I had to laugh at the title of this amazing "both sides" do article from The Hill:
Analysis Trump, Clinton plans not in line with balancing national debt
That's not good, right? Well, five paragraphs into the story, I did the old "spit take" with my morning coffee:
Ah, gulp. But you'd never know how far apart Clinton and Trump were if you just read the first couple of paragraphs. Call it media spin favoring Trump:
The report directly compares the fiscal impact of Trump's and Clinton’s proposals, building off the previous non-partisan Committee for a Responsible Federal Budget (CRFB) analyses that examined their proposals separately. The analysis also looks more deeply at the revenue and spending implications of the likely nominees’ policy proposals.
CRFB found that over a decade, Trump's plans would increase the debt by $11.5 trillion and Clinton's would raise it by $250 billion.
Donald Trump and Hillary Clinton would both face challenges to put the national debt on a sustainable path under their current proposals but Trump would have to go to far more extreme measures to rein in debt if his policies were enacted.
Neither of the presumptive presidential nominees have put forth ideas to address the debt ... “Both candidates, at a time when our debt is already at record levels, would not put forth a plan that would put the debt on a sustainable path," CRFB President Maya MacGuineas said on CBS’s “Face the Nation” on Sunday. "But that said, the plan of Donald Trump would add much, much more to the debt than Hillary Clinton.”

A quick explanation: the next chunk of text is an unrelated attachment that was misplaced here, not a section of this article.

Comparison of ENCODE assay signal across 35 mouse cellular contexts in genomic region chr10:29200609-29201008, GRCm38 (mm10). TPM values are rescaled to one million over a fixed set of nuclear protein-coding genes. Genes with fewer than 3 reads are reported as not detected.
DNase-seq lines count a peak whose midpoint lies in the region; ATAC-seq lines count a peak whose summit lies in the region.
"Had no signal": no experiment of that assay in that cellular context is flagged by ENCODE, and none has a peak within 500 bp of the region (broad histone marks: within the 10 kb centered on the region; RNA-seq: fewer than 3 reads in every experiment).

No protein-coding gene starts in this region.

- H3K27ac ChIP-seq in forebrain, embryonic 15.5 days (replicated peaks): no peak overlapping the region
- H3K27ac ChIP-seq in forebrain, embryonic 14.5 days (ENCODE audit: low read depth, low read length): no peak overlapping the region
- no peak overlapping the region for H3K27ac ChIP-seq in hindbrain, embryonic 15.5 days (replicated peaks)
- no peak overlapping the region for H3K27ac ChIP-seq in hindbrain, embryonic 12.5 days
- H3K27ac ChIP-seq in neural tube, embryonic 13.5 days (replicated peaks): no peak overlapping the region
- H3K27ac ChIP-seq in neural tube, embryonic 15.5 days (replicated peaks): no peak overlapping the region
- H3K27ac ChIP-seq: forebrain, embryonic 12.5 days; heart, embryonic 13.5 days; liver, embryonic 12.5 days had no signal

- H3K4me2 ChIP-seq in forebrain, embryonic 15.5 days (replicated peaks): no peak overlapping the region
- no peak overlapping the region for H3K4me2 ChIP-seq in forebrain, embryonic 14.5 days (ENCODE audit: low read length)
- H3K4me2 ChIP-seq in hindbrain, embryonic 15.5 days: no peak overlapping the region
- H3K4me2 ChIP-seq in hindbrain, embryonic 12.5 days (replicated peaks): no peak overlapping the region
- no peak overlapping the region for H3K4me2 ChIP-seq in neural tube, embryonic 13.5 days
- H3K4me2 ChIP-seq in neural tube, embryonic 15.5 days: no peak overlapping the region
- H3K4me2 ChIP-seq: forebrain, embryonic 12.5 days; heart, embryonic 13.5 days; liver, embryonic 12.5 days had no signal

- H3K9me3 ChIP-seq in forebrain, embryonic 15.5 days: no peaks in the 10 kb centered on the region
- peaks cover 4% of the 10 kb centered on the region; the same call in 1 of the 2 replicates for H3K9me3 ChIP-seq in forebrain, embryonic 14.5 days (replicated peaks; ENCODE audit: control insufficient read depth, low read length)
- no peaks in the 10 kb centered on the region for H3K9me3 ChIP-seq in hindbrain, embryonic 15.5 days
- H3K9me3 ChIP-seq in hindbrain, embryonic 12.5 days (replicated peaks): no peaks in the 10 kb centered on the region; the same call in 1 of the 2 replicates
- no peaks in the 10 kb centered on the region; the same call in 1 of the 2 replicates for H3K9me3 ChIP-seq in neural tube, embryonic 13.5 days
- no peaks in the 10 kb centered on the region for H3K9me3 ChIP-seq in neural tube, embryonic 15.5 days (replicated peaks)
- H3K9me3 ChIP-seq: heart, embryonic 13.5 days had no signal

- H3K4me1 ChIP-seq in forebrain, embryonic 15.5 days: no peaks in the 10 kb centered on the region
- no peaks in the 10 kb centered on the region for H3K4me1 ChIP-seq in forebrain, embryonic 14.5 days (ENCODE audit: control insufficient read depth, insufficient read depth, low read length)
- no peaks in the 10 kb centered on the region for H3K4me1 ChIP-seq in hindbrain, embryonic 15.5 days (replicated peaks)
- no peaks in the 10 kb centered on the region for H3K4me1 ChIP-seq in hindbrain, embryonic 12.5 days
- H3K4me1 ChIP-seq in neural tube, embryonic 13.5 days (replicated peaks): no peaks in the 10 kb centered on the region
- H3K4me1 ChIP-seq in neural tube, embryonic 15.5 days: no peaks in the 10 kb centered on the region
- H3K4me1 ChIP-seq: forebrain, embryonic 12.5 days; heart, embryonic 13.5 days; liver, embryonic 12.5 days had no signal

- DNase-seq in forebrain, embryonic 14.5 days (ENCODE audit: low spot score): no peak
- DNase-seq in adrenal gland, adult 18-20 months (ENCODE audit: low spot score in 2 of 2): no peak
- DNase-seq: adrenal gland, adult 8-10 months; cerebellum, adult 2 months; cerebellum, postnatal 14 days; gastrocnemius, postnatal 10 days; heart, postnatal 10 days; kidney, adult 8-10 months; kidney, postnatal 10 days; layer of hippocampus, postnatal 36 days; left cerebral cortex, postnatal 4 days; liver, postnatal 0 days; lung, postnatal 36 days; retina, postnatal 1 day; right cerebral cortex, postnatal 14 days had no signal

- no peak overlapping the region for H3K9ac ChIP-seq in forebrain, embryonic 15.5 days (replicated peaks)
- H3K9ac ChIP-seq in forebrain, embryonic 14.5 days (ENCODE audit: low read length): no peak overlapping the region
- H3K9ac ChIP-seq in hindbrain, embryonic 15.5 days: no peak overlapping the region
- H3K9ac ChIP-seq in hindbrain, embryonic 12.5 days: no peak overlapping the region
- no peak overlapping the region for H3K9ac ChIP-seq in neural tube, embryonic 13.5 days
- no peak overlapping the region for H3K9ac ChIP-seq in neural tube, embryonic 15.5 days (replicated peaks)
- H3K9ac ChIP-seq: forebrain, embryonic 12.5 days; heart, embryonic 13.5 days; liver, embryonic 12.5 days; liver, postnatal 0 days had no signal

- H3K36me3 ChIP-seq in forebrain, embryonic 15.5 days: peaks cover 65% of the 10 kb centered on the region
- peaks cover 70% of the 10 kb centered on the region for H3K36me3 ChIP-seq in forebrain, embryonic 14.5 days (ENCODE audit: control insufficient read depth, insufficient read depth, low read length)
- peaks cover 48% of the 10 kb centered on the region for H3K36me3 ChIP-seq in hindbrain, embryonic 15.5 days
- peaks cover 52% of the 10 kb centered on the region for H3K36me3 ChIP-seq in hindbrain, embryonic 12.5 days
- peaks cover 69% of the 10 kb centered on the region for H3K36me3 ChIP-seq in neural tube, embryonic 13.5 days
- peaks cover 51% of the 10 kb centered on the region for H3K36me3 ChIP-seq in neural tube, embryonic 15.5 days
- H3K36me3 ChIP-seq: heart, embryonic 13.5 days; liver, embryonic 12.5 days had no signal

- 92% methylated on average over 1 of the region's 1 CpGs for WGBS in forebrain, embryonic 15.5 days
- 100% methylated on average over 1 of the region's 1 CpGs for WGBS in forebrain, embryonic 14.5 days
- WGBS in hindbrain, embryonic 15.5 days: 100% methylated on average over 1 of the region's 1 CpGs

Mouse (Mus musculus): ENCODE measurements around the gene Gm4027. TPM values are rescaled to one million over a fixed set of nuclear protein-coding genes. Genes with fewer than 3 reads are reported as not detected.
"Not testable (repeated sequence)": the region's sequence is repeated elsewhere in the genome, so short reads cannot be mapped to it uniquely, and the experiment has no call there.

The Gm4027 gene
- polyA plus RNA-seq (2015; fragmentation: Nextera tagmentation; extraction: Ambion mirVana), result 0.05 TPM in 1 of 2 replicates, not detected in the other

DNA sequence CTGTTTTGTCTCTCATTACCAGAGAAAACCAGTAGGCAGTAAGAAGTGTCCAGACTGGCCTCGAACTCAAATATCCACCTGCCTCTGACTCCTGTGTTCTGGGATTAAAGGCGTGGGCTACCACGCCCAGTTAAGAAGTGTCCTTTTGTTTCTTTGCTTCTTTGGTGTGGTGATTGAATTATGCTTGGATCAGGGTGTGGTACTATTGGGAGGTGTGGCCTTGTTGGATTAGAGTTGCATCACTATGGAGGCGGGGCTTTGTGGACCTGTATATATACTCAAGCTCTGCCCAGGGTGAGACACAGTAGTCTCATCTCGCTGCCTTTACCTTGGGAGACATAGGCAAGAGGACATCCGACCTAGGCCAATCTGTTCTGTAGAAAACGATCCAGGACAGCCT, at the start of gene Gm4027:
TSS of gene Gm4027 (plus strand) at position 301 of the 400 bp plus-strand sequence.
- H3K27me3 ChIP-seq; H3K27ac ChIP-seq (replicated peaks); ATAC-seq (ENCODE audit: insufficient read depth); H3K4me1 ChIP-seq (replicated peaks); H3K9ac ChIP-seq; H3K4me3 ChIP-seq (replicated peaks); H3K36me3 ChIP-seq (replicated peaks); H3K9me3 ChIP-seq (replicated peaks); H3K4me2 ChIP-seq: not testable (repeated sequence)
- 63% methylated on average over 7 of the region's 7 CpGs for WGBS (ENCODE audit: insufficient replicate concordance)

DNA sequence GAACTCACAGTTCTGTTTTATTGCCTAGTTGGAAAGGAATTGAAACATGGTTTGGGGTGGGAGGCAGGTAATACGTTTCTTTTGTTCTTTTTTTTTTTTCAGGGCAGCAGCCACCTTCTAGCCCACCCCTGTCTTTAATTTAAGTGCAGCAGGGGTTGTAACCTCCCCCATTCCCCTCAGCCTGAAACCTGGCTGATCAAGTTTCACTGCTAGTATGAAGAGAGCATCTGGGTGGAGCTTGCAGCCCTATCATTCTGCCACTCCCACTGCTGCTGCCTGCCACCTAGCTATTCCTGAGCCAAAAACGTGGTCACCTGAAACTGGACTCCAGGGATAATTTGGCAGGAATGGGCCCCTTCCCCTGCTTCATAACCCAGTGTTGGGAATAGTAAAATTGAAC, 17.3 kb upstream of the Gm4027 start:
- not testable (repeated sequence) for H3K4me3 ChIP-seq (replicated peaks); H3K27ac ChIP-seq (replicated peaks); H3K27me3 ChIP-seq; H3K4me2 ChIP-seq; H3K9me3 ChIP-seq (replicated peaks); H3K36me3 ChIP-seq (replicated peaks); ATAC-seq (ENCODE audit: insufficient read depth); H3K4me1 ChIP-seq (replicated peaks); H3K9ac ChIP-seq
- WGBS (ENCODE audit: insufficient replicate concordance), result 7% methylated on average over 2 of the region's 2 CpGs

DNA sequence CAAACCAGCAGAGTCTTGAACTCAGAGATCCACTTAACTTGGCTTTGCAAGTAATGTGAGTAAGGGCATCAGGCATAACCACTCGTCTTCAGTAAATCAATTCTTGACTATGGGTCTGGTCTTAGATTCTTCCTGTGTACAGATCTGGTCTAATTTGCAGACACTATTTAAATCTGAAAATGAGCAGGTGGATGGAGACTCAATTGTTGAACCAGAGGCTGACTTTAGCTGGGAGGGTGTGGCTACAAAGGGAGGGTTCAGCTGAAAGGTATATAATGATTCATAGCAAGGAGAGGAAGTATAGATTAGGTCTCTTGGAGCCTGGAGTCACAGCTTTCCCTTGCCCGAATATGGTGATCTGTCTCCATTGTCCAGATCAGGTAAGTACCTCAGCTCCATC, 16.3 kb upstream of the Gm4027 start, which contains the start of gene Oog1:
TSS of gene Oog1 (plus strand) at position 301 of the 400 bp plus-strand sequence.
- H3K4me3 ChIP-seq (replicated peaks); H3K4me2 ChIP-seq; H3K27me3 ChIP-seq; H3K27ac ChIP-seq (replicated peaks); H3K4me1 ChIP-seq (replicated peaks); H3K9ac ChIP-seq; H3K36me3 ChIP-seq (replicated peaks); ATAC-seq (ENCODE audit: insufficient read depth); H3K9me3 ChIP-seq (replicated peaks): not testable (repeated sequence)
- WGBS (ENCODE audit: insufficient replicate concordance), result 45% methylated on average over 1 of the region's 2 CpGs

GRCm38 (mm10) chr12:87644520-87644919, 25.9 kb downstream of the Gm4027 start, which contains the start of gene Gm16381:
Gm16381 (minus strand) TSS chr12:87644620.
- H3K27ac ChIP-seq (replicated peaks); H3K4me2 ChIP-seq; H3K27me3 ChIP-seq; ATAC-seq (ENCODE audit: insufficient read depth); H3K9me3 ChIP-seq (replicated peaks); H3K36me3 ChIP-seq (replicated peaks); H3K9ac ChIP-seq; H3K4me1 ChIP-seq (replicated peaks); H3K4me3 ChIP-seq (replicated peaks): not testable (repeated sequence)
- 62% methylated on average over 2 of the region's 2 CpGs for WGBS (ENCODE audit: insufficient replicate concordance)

Here are some details
Clinton’s tax plan would raise $1.25 trillion, while Trump’s tax plan would cost $9.25 trillion. And Clinton’s immigration policies would also produce savings, while Trump’s plan would have costs, the report found.This will blow your mind...and remember, Republicans will still vote for Trump:
If Trump wanted to put debt on a sustainable path after enacting his proposals, he would have to cut spending by 27 to 37 percent, raise tax rates by 17.5 to 20.5 percentage points, accelerate economic growth by 160 to 390 percent, or enact some combination of these options, according to the report.
In order for Clinton to put debt on a sustainable path, she would have to cut spending by 6 to 15 percent, increase all tax rates by 3.5 to 8.5 percentage points or increase economic growth by 35 to 125 percent. She could also could take a combination of these actions, the CRFB said.
To be perfectly honest, I would much rather have the following problem than anything Trump would unleash:
Clinton has promised not to raise taxes on anyone making less than $250,000, but she would need to raise the top tax rate to 64 percent to stabilize the debt if she only raised taxes on high earners.Bloomberg View posted a story that came to this not so surprising conclusion:
Paul Ryan's Tax Blueprint Looks a Lot Like Trump's: Ryan and Trump are often portrayed as uneasy allies on a number of political fronts. But when it comes to taxes and fiscal policy, they are kissin' cousins.